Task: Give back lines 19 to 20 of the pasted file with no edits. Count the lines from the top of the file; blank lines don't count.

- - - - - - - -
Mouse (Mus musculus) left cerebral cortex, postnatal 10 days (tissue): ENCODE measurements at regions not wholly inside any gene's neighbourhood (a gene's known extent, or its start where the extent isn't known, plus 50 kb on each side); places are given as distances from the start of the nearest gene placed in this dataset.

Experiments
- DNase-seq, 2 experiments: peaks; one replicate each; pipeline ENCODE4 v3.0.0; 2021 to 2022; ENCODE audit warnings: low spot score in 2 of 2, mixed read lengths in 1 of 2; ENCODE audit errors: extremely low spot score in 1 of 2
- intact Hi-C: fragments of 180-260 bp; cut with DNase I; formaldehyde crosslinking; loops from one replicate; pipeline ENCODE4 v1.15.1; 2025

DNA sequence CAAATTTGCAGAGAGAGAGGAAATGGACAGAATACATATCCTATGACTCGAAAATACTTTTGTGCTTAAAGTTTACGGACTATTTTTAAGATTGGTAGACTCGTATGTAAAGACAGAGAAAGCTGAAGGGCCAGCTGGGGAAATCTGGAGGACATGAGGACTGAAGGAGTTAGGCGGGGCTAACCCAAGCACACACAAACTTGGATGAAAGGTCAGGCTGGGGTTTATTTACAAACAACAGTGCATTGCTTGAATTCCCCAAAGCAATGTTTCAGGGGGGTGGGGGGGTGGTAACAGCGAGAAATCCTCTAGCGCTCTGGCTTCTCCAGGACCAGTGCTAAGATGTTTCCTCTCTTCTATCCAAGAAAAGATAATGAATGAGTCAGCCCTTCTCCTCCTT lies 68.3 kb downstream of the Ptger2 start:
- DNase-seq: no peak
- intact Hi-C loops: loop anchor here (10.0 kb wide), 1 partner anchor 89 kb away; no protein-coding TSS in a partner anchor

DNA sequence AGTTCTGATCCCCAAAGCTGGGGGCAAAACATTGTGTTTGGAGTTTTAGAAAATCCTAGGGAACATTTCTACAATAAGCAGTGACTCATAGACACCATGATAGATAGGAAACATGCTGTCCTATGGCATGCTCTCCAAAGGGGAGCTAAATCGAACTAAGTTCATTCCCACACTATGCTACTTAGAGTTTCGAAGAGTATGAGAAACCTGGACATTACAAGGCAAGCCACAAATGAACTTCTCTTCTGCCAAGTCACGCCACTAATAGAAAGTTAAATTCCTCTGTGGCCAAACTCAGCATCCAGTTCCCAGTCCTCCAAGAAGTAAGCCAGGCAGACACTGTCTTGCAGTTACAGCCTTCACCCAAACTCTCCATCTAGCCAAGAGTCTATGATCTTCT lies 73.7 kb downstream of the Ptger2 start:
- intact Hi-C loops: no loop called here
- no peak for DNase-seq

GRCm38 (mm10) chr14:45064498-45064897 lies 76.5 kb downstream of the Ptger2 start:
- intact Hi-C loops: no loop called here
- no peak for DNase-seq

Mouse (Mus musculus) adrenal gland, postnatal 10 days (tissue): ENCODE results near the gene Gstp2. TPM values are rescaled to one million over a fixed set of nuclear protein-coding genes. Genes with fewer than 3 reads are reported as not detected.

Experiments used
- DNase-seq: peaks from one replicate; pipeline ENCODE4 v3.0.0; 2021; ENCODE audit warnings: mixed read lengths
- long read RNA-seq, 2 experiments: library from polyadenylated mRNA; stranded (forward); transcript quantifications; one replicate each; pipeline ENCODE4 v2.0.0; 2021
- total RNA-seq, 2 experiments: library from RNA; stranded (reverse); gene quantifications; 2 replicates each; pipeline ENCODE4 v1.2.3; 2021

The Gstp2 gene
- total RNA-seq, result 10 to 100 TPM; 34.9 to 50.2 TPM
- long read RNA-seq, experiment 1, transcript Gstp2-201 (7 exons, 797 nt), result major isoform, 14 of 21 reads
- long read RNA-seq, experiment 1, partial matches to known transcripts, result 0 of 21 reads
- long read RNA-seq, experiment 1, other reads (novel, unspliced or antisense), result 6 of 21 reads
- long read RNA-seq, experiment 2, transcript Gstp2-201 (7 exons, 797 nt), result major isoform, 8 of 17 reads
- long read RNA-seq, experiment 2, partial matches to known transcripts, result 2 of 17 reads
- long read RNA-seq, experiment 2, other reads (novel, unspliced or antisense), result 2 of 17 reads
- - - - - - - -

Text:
The Gstp2 gene
- total RNA-seq, result 10 to 100 TPM; 34.9 to 50.2 TPM